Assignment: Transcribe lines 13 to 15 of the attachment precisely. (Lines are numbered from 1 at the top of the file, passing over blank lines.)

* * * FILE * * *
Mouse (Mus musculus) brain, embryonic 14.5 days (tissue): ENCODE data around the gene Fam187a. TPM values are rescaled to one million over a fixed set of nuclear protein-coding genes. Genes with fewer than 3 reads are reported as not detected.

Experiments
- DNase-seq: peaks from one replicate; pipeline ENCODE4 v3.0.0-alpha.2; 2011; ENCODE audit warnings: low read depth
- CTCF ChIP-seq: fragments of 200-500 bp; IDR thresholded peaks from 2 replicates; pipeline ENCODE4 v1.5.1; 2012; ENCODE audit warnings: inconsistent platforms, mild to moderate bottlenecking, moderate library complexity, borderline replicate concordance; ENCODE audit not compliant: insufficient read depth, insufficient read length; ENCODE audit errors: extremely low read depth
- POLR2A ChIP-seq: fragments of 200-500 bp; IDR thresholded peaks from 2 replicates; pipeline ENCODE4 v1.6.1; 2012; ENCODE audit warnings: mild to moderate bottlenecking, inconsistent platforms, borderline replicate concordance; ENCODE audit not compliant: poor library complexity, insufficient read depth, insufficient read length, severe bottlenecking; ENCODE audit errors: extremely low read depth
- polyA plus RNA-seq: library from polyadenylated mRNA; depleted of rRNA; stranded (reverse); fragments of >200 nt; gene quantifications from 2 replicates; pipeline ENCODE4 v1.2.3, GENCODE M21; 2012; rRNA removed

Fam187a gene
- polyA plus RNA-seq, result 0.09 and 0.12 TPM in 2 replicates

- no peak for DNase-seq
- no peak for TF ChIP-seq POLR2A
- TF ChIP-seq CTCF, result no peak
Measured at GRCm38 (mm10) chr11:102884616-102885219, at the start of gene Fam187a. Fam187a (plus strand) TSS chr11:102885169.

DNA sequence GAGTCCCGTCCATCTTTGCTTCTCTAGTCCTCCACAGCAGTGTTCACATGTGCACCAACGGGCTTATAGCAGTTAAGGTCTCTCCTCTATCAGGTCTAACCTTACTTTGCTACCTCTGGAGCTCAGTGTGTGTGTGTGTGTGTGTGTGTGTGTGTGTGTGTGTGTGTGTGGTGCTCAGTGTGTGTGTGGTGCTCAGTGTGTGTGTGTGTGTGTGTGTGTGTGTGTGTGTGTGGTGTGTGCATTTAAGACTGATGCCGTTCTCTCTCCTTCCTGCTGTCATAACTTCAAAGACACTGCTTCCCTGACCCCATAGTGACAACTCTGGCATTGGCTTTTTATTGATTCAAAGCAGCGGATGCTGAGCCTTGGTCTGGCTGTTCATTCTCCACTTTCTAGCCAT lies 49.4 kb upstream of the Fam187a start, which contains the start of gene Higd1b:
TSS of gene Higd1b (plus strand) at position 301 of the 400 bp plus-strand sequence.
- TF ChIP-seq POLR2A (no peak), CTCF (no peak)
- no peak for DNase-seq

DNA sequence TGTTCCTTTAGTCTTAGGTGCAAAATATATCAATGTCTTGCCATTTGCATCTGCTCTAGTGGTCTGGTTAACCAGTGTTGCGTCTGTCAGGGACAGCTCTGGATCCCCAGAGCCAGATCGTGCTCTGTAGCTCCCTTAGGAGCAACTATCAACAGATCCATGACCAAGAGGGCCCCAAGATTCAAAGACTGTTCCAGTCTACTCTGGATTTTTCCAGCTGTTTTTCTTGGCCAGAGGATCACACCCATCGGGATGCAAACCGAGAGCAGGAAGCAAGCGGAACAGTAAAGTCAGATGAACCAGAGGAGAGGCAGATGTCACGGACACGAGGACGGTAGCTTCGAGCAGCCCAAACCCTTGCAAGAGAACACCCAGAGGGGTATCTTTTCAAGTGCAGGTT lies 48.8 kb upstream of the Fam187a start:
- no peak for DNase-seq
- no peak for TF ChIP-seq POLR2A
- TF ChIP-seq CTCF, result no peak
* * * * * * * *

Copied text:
DNA sequence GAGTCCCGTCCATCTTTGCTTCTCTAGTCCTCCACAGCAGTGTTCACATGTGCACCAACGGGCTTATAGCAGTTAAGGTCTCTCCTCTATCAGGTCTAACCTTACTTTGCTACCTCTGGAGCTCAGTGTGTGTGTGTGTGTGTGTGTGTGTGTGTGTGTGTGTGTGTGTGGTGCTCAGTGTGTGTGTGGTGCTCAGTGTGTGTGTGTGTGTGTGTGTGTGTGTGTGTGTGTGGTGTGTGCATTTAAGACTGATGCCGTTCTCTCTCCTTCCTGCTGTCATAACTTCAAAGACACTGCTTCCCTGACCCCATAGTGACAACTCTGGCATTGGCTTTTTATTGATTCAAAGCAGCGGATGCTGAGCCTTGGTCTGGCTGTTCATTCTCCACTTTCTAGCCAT lies 49.4 kb upstream of the Fam187a start, which contains the start of gene Higd1b:
TSS of gene Higd1b (plus strand) at position 301 of the 400 bp plus-strand sequence.
- TF ChIP-seq POLR2A (no peak), CTCF (no peak)